Seeking a 'Gold Standard' in D.C. Charter Education

Dominic Turner, left, and Steven Fitchett get to work during math class at Washington Math Science Tech.
Dominic Turner, left, and Steven Fitchett get to work during math class at Washington Math Science Tech. (Marvin Joseph/twp - The Washington Post)
By Jay Mathews
Washington Post Staff Writer
Monday, November 19, 2007

In the charter school movement's endless quest to recruit students, some of the best independent public schools support each other by word of mouth. The KIPP DC: KEY Academy, a high-performing middle school, has sent 15 graduates to Washington Mathematics Science Technology, one of the better charter high schools. But KIPP teachers steer their graduates away from some charter schools.

"If I said which they were, the principals would kill me," said Susan Schaeffler, KIPP DC's executive director.

Now, some charter leaders in the city that is a national epicenter for their movement are planning to take the next step in this sifting process. They say they want to create a "gold standard designation," to publicly identify for the first time which charters are doing the most to raise teaching quality and academic achievement for low-income students.

Ramona Edelin, executive director of the D.C. Association of Chartered Public Schools, likened the initiative to a certification system to show "what high quality really means in terms of children of color from impoverished backgrounds, which is the vast majority of the students charter schools educate here."

Officials at the D.C. Public Charter School Board, which oversees charter schools, said they have been discussing an annual report card that would play a similar role for the city's 56 charter schools, on 80 campuses, which serve roughly three of every 10 D.C. public school students. Such talk has not gone nearly as far in Maryland or Virginia. There are 31 charter schools in Maryland, many in Baltimore and some in Prince George's County and elsewhere in the Washington region. Virginia has three, none of those in the Washington suburbs.

National charter school leaders say the idea of certifying their best, already used in California, is likely to spread as the 4,000 U.S. charter schools face a strong pushback from traditional public school advocates. National research shows that charter schools on average are no better at raising achievement than regular public schools. But high-performing charter groups such as KIPP, Achievement First, Uncommon Schools, Aspire, YES and Green Dot say they are not average.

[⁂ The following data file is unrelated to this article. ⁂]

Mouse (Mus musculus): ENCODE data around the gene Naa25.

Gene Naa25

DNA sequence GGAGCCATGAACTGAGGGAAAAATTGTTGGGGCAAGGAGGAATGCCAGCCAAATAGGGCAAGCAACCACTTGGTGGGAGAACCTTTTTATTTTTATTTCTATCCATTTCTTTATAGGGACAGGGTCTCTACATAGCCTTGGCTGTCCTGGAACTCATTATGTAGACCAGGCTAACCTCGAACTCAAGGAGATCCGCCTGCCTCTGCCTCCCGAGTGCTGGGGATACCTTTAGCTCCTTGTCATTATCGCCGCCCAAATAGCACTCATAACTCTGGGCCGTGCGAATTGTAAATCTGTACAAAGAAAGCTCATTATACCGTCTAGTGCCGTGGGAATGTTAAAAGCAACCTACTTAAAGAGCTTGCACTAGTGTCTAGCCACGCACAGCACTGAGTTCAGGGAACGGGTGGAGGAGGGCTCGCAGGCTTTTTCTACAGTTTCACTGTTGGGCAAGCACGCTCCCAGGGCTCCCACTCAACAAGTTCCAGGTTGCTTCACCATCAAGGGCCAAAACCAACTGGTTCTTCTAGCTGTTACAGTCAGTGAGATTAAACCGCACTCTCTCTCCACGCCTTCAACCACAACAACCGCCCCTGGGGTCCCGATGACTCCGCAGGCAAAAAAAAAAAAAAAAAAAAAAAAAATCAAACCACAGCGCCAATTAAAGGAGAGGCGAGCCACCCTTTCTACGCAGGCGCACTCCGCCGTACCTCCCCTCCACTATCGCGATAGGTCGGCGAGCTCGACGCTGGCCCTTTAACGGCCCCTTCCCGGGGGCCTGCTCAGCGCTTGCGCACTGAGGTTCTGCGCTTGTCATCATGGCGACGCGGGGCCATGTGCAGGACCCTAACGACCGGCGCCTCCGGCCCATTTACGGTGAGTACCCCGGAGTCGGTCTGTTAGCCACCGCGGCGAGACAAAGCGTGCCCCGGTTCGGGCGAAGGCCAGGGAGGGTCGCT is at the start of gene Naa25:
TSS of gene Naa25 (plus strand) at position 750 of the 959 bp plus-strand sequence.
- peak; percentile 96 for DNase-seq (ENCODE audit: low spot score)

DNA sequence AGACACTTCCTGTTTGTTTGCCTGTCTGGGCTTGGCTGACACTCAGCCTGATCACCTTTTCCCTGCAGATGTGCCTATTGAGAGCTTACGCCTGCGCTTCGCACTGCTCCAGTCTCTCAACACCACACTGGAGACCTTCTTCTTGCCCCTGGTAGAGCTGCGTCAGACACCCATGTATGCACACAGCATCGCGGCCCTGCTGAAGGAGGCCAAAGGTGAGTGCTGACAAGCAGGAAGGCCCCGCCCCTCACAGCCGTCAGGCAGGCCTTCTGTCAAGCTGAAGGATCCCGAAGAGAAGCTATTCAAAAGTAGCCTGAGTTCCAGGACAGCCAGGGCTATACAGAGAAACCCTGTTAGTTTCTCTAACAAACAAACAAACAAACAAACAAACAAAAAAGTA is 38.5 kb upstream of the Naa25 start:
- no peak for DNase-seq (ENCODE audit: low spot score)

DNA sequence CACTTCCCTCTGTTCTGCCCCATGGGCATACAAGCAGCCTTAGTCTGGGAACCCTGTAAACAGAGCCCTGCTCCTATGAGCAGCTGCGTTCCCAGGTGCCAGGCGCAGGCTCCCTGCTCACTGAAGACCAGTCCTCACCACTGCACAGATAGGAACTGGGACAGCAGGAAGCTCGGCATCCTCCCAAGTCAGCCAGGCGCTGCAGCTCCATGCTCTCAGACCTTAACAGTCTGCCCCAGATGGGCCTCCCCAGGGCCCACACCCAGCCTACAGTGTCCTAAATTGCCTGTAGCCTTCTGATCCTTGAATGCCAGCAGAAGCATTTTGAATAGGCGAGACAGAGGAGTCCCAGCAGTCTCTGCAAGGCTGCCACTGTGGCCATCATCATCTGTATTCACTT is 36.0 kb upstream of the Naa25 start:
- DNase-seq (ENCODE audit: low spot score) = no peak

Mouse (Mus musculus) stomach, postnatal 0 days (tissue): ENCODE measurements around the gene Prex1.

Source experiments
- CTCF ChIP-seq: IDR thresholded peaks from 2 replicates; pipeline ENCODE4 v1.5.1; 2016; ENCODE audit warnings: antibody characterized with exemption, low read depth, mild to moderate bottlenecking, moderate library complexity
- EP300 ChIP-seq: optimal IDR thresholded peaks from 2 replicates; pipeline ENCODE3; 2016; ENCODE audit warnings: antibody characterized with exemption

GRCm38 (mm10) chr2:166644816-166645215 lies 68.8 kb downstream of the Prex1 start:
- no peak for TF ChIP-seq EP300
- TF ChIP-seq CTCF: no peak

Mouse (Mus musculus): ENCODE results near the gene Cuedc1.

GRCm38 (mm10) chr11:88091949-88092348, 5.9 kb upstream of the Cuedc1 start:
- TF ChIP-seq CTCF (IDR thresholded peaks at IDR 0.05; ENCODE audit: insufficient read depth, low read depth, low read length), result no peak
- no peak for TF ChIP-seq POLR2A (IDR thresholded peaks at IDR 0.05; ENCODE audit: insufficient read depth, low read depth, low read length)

Nelson Smith, president of the Washington-based National Alliance for Public Charter Schools, said, "A lot of people who are doing good work in charter schools think their work is compromised when it is associated with an underperforming school." His organization has pushed for certification systems like California's, which has been well received. Charter schools there may seek certification from their state association by submitting evidence of student achievement, ethical leadership, focus on quality and fiscal accountability.

Eric Adler, co-founder and managing director of the SEED Foundation, said he is leery of using test scores to evaluate charter schools such as the SEED boarding school for low-income students in Southeast Washington. But he acknowledged that formal evaluations could prove more useful than word of mouth. "Whatever system is implemented probably could not end up any worse than what people are forced to rely upon right now," he said.

Many of the best-performing charter schools share certain traits. They are small, emphasize good behavior, have longer school days, aggressively recruit good teachers and focus on raising achievement for low-income children as measured by test scores. Leo Linbeck III, a management expert at Stanford and Rice universities, has dubbed them the public, high-impact, low-income, open-enrollment group.

Often, these PHILO schools help train one another's administrators, share information on best practices and recommend one another to parents. It is a kind of quiet coordination that would be considered elitist and impolitic for regular public schools but is possible for independent public schools that write their own rules and want to separate themselves from the pack.

Parents often find it hard to identify the best charters in the District if they are not plugged into the informal networks that tie these PHILO schools together. The D.C. schools Web site gives test data on individual charter schools and regular schools but does not rank them based on achievement.

Naomi Rubin DeVeaux, director of academics for the D.C. pro-charter group Friends of Choice in Urban Schools, recently finished a list of 58 D.C. charter school campuses ranked by proficiency rates on the 2007 D.C. Comprehensive Assessment System tests. In 50, more than half of the students come from families poor enough to qualify for federal lunch subsidies. Several of those are near the top of the list. Experts say low-income students tend to do poorly on such tests because of less emphasis on education at home and less effective teaching in urban and rural schools. So high scores among low-income children stand out.

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